Menopause and Work

Menopausal women are the workplace’s fastest-growing demographic; nevertheless, many of these women may be struggling to cope with the psychological and physiological changes that their bodies are through.

Menopause is a natural part of aging that happens between the ages of 45 and 55, when estrogen levels begin to fall.

Menopause symptoms have been demonstrated in studies to have a major impact on workplace attendance and performance.

A quarter of menopausal women will have debilitating symptoms, such as hot flushes and night sweats, as well as heightened worry, which may drive them to leave their jobs.

As a result, a large number of experienced middle-aged women are leaving the workforce.

Menopause in the Workplace

With our population living longer, working longer, and so many menopausal people in the workforce, it’s critical that employees are given the tools they need to stay healthy and succeed at work.

Menopause is more than a gender or age issue; it can have a direct or indirect impact on coworkers, and as a result, it should be regarded an organizational issue.

All supervisors should be aware of the situation and how they might help their employees.

Managers should be mindful of menopause’s indirect affects on people such as spouses, significant others, and close family members/friends of those going through the menopause.

Because the shift can place additional strains and disruptions on relationships, it’s critical that managers direct employees to the right resources.

Both companies and employees benefit from managing the consequences of menopause at work.

It can be a challenging and stressful period for people who are suffering symptoms.

Menopause Basics

Everyone goes through menopause in their own way, and for some, the symptoms can be quite severe, affecting people both physically and mentally.

Menopause normally occurs between the ages of 45 and 55, however it can occur much earlier.

Symptoms usually persist around four years for most people, but they can continue much longer in other circumstances.

There are 3 different stages to the menopause:

  • perimenopause
  • menopause
  • postmenopause**

Some women may go through surgical menopause or early menopause earlier in their lives.

Because these types of menopause might be medically complex, companies should keep this in mind when providing support to their employees.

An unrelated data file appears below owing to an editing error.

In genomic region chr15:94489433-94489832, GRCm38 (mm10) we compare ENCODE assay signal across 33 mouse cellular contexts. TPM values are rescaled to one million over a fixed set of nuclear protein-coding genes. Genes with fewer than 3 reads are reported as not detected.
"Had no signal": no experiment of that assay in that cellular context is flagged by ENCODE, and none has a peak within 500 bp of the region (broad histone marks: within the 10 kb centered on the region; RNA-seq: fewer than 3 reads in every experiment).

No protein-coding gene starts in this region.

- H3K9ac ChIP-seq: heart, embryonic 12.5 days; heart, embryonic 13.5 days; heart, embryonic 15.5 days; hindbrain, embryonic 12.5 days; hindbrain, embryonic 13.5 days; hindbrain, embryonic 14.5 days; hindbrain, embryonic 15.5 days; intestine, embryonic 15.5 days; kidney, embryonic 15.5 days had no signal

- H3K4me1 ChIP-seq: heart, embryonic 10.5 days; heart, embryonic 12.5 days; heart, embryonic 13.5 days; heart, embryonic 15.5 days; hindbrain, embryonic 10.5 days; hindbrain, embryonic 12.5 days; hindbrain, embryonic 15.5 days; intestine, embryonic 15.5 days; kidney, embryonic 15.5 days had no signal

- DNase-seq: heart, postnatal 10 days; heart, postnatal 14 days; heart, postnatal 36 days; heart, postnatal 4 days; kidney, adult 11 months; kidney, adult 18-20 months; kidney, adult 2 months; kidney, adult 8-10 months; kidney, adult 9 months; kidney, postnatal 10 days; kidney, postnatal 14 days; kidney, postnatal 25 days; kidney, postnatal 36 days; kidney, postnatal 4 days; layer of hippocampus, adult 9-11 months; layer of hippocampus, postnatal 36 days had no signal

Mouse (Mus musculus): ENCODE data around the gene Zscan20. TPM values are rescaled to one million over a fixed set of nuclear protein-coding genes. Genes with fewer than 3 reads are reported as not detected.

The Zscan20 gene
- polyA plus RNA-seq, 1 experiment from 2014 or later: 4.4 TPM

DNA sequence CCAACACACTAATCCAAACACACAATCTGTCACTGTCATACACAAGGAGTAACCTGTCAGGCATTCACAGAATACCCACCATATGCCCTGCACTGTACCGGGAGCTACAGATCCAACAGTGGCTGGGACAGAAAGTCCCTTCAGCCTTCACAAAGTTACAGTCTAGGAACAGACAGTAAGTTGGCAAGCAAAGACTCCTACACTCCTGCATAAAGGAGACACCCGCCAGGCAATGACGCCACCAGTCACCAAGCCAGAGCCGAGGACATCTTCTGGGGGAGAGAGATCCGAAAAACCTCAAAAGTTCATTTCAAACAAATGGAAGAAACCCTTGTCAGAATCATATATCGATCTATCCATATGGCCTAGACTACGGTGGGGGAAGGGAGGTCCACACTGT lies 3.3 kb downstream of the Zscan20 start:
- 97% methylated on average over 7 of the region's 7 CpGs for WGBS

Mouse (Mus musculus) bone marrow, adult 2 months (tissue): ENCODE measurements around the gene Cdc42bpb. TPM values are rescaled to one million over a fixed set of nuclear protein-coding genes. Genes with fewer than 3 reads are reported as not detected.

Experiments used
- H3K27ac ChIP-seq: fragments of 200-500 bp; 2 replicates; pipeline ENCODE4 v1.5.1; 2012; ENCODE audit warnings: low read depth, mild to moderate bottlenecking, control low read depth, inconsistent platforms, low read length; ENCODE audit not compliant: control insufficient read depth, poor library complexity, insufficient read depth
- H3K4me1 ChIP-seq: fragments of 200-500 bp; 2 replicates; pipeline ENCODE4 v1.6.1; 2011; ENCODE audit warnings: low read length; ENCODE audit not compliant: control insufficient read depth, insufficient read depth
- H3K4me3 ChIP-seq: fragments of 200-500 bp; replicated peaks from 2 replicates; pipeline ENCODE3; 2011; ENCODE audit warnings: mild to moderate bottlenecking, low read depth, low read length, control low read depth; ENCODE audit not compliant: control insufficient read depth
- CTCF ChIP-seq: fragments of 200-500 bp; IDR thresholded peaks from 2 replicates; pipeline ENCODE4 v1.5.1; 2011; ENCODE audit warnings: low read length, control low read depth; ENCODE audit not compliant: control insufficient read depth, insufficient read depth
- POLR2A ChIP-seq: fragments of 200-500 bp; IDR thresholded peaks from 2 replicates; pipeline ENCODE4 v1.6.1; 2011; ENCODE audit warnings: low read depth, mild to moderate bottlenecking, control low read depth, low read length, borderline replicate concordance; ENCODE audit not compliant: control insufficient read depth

All stages and forms of menopause are distinct, and symptoms can range from minor to severe, depending on the individual.

Common symptoms include:

  • hot flushes
  • night sweats
  • vaginal dryness and discomfort during sex
  • difficulty sleeping
  • low mood or anxiety
  • reduced sex drive (libido)
  • problems with memory and concentration

Menopause is caused by a shift in the balance of sex hormones in the body that occurs as you get older.

It occurs when ovaries stop releasing as much estrogen and cease to release an egg each month.

Premature or early menopause can strike at any age, with no obvious explanation in many cases.

It can be brought on by a treatment such as oophorectomy, some breast cancer treatments, chemotherapy, or radiotherapy, or it can be caused by an underlying disorder such as Down’s syndrome or Addison’s disease.

Trans persons may experience menopausal symptoms as a result of the natural menopause process, medications, or operations.

It’s crucial to remember that people’s menopause experiences might vary substantially for a variety of reasons.

Disability, age, color, religion, sexual orientation, and marital/civil partnership status may all influence menopausal experiences and views.

It’s crucial to remember that people’s menopause experiences might vary substantially for a variety of reasons.

Menopause for Managers

It will be simpler for an employee to feel comfortable discussing a health condition like menopause if relationships are built on trust, empathy, and respect.